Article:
In 1869, a women’s prison opened near Knaphill. For useful employment, many of the inmates took part in craft workshops, making mosaics and panels for churches and public buildings, including mosaics around the Duke of Wellington’s tomb in St. Paul’s Cathedral, and several at the Victoria & Albert Museum.
This tile was displayed at St. John’s Church in Woking (where some of the higher quality mosaic tiles remain), and represents their more routine efforts. The work was prepared in the prisons from making chippings from marble and assembling them as mosaics, to be delivered as slabs to their commissioning bodies, and gained the name of ‘opus criminale’ as an art form. The women were paid 1s 2d (6p) a day for their work.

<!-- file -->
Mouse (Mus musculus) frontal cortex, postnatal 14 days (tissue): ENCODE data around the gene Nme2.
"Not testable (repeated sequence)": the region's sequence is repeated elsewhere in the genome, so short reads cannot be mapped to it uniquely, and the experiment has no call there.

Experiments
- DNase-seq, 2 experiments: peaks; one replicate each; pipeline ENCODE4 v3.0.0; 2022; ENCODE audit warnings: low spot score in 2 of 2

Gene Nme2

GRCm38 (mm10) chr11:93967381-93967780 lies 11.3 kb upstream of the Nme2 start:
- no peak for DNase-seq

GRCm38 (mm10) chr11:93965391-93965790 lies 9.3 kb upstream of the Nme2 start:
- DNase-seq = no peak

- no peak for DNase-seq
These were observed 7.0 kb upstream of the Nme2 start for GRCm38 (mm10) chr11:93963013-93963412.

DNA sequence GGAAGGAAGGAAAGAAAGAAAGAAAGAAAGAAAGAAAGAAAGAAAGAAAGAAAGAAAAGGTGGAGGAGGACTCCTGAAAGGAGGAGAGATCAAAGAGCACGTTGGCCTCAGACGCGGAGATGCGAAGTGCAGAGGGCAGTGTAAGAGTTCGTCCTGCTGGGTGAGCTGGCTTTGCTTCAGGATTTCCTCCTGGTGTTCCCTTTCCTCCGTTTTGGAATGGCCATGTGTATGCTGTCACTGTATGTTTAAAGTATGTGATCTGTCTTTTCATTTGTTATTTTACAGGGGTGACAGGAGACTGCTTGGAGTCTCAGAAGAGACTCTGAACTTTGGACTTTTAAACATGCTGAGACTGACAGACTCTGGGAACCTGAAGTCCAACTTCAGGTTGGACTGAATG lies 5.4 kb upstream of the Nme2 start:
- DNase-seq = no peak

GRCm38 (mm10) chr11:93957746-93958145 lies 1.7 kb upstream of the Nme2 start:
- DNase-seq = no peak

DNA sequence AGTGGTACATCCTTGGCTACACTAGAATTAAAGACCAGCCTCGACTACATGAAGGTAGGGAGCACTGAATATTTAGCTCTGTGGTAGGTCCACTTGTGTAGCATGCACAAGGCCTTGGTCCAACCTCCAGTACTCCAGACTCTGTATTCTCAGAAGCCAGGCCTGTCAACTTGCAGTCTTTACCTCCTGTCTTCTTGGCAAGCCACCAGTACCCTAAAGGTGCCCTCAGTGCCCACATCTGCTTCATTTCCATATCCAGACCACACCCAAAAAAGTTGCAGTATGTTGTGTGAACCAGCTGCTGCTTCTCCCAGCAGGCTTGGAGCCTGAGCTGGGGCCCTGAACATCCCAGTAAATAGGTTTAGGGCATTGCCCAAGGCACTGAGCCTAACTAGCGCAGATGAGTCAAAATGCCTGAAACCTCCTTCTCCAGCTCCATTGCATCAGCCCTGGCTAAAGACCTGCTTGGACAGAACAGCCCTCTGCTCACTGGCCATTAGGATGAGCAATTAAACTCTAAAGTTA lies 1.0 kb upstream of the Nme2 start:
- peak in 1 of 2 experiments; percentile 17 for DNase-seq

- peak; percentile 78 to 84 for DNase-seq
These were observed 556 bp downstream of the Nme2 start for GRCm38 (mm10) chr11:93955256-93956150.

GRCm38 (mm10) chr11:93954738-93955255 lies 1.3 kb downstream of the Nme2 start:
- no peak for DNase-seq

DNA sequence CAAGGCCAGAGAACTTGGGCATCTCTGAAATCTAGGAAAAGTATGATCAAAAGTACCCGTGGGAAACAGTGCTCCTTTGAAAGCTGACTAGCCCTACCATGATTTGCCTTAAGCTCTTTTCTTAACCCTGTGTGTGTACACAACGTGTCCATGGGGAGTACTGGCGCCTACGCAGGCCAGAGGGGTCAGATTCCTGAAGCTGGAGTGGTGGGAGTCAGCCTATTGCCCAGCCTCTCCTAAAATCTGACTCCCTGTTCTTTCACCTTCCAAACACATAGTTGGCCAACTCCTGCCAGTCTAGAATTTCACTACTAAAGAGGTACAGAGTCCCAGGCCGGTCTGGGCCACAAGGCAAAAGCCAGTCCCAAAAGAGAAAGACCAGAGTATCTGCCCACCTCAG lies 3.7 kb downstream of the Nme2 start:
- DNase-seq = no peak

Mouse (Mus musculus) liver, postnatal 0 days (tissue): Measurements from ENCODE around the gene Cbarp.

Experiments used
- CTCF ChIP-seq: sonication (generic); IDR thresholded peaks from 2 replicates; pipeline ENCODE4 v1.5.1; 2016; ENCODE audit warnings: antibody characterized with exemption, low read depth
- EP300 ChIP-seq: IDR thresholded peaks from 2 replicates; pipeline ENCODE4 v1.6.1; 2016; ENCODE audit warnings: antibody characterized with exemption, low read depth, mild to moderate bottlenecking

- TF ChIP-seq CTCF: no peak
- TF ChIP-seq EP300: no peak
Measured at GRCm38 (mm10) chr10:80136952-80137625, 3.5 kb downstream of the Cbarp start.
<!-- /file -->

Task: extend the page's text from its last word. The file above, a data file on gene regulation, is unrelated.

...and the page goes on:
The Victoria and Albert Museum was enthusiastic in using the prisoners’ mosaics, and most of them remain in situ in the picture gallery on the 3rd floor, and the gallery between the two cast rooms. They commissioned further mosaics for their Bethnal Green annexe, the Museum of Childhood – this cost £268 and was seen as a bargain.
To find out more, visit Woking’s Story.